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Hector South Peak (Attempt)
Banff National Park, Alberta
February 26, 2005

Distance: 8.1 km
Cumulative Elevation Gain: 980 m

Judging by the widely spaced contour lines on the map, I thought this peak might be possible to ascend on snowshoes, but without a vantage point to observe it, we didn't know what to expect. This unnamed peak is only two kilometres south of Mount Hector. It's probably overlooked since it cannot be seen easily from the highway and since Mount Hector overshadows all else in the area, but the South Peak is nearly 3000 m high!

I selected a likely place to start and set a waypoint where we would park. We were fortunate to find a plowed pull-out. We set off up a wooded slope. The grade was gentler than I expected. The terrain varied so it wasn't a mindless slog, and the trees weren't so thick you had to fight your way up. After about an hour and 15 minutes, the trees thinned and we could take in the views.

At this point, we heard voices behind us. We were baffled. We were in a remote area far from any trail and we couldn't understand why anyone would follow someone's snowshoe tracks without knowing where they were going. Eventually, five people came into view far below us. They were carrying snowboards! We never ran into them, however. After snowshoeing about 300 m in our tracks they rode down the gully and climbed up the other side where they did some more boarding.

We continued and ascended above the treeline. Here it became too steep to snowshoe straight up, so we angled right. The grade eventually eased and the slopes became rolling hills. Our destination became obvious: a rocky prominence thrusting straight up from the slope.

The rock was steep and snow-covered, but we managed to scramble up a short way before turning back, about 175 vertical metres short of the summit. Without helmets, ice axes and crampons it was imprudent to go on.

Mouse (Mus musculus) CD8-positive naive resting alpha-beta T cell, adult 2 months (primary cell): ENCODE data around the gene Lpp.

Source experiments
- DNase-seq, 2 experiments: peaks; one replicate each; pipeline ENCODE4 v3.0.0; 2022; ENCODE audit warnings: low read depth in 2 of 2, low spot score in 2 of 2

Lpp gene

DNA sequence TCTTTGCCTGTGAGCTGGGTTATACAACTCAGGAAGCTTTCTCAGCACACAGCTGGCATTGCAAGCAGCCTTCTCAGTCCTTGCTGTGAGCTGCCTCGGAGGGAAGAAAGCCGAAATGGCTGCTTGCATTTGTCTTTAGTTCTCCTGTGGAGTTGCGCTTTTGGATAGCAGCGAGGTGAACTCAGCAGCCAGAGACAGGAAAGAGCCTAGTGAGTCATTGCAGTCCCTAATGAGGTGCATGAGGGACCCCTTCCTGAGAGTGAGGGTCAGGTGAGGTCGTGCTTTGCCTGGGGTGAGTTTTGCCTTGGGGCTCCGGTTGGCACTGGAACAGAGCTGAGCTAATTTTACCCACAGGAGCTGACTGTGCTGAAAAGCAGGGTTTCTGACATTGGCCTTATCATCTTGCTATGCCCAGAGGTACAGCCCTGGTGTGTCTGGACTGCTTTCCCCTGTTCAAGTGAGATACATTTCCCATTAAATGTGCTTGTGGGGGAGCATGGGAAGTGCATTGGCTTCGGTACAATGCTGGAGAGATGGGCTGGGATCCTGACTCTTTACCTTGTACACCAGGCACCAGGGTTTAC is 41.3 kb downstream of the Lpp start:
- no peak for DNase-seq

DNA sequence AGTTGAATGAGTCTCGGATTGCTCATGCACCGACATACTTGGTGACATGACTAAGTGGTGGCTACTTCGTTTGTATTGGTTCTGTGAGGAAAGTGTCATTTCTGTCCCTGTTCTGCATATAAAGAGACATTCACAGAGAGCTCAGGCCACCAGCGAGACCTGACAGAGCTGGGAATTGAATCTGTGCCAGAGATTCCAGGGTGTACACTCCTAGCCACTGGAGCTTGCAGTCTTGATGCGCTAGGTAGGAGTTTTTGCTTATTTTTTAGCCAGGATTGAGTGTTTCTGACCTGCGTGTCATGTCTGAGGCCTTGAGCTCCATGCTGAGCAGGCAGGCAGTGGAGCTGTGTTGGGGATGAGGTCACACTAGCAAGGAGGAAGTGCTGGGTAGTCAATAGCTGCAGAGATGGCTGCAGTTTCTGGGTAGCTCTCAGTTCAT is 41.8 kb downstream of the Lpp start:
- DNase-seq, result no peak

Postscript: Three years later, Andrew Nugara ascended Hector South (as he calls it) via the west ridge.


The South Peak seen from the highway. We turned back on the rock outcrop in the centre.

As the trees thinned we took in the views

We left the forest behind

Behind Dinah is the slope that the snowboarders would later climb up and ride down

We'll soon be above the treeline

On the skyline, left to right, are Waputik Peak, Mount Bosworth and Mount Daly

Looking south at the Lower South Ridge

Much of the ridge here is broad

A solitary boulder provides a rest spot

Continuing along the spacious ridge

After ascending 800 m we removed our snowshoes and climbed another 200 m on foot. We headed to the point on the right to take a panorama before climbing the rock in the middle. Mount Hector is far left

Here the ridge narrows

We headed for the rocky ridge

False summit of the South Peak

The left side looked plausible to climb

After postholing in the snow on the lower slopes, we're among the rocks.

Hector Lake came into view

The rock became steeper as we climbed

It wasn't safe to continue without helmets and crampons so we turned back

On the lower slopes of the false summit after turning around

Looking back: we got about a third of the way up the rock. In dry conditions, this would probably be a fun scramble (mouse over for a closer look)

Heading back down

Dinah uses binoculars to look at the snowboarders (mouse over to see them). We returned the following week and used their ascent tracks to start us up the South Ridge.

82 N/9 Hector Lake

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